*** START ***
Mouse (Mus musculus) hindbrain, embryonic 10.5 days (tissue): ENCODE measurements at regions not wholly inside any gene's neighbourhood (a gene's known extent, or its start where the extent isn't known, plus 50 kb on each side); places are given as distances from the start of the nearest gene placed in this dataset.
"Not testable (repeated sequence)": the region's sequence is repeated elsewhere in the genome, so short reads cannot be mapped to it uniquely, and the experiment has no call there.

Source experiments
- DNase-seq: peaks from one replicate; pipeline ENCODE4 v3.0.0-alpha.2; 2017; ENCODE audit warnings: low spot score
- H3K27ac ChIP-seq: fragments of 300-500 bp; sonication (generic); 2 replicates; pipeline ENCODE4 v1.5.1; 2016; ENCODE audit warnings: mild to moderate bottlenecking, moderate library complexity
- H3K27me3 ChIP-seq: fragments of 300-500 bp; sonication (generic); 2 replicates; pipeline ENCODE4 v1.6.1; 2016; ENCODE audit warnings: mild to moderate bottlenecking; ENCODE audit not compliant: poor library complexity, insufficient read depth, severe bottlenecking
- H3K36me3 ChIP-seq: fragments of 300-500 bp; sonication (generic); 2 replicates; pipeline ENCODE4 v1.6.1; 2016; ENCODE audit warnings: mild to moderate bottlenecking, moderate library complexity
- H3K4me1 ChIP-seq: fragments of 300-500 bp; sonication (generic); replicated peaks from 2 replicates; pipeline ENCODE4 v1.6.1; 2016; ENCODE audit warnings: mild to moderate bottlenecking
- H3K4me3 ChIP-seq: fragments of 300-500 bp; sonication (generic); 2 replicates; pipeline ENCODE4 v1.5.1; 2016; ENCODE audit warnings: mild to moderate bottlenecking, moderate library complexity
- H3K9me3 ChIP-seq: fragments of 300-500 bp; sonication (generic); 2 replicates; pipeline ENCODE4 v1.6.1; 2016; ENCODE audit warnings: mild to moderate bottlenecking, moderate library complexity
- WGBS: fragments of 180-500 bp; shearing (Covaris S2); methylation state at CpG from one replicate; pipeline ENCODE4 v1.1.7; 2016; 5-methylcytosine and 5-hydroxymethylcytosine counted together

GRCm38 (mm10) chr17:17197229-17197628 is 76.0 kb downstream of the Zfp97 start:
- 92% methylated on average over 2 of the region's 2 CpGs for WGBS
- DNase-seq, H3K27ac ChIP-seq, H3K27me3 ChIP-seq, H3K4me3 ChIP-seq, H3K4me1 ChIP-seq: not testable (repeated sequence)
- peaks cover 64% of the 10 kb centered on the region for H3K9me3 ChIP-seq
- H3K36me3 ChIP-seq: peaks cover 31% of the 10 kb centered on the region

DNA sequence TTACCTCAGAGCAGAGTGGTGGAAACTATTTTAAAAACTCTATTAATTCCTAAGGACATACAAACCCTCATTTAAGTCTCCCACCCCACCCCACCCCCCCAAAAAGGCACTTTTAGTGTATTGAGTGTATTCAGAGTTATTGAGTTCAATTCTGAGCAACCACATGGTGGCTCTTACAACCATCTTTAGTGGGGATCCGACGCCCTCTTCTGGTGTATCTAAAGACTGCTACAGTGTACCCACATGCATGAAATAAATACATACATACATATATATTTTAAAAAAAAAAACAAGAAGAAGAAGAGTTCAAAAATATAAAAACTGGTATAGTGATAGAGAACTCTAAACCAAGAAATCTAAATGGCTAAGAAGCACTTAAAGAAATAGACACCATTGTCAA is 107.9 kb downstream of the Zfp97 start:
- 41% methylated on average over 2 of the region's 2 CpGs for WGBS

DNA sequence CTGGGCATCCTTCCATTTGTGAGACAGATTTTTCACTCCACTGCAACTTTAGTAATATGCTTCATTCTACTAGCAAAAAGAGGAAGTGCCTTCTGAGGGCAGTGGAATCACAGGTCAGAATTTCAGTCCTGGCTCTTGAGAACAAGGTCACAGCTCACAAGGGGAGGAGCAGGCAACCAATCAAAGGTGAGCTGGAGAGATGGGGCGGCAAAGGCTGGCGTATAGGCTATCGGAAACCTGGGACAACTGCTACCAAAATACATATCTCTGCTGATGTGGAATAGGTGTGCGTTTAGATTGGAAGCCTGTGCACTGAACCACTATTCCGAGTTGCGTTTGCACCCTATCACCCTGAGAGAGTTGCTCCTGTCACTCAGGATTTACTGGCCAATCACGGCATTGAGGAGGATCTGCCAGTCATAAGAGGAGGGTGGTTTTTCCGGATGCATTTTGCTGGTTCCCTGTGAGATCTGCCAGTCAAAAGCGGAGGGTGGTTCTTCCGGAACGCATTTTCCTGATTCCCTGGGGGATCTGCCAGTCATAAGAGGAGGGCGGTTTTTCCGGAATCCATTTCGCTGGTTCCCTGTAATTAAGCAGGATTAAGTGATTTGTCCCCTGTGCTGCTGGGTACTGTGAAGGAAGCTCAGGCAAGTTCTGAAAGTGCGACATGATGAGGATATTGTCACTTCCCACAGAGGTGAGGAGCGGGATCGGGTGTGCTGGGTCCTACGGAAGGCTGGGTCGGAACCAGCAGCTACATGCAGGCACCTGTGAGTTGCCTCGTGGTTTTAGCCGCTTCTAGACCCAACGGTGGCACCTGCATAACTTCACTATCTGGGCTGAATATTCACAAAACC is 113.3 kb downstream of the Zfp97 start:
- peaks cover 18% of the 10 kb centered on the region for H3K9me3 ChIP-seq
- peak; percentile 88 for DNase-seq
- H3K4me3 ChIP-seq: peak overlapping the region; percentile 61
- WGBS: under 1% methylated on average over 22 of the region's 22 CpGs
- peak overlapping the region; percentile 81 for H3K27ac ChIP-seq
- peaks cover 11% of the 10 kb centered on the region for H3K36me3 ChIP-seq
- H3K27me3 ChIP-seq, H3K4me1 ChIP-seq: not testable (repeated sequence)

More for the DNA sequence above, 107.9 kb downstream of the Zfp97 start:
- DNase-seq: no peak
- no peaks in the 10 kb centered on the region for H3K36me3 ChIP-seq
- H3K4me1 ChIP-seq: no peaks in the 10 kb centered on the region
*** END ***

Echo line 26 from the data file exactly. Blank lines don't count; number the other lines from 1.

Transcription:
- H3K27me3 ChIP-seq, H3K4me1 ChIP-seq: not testable (repeated sequence)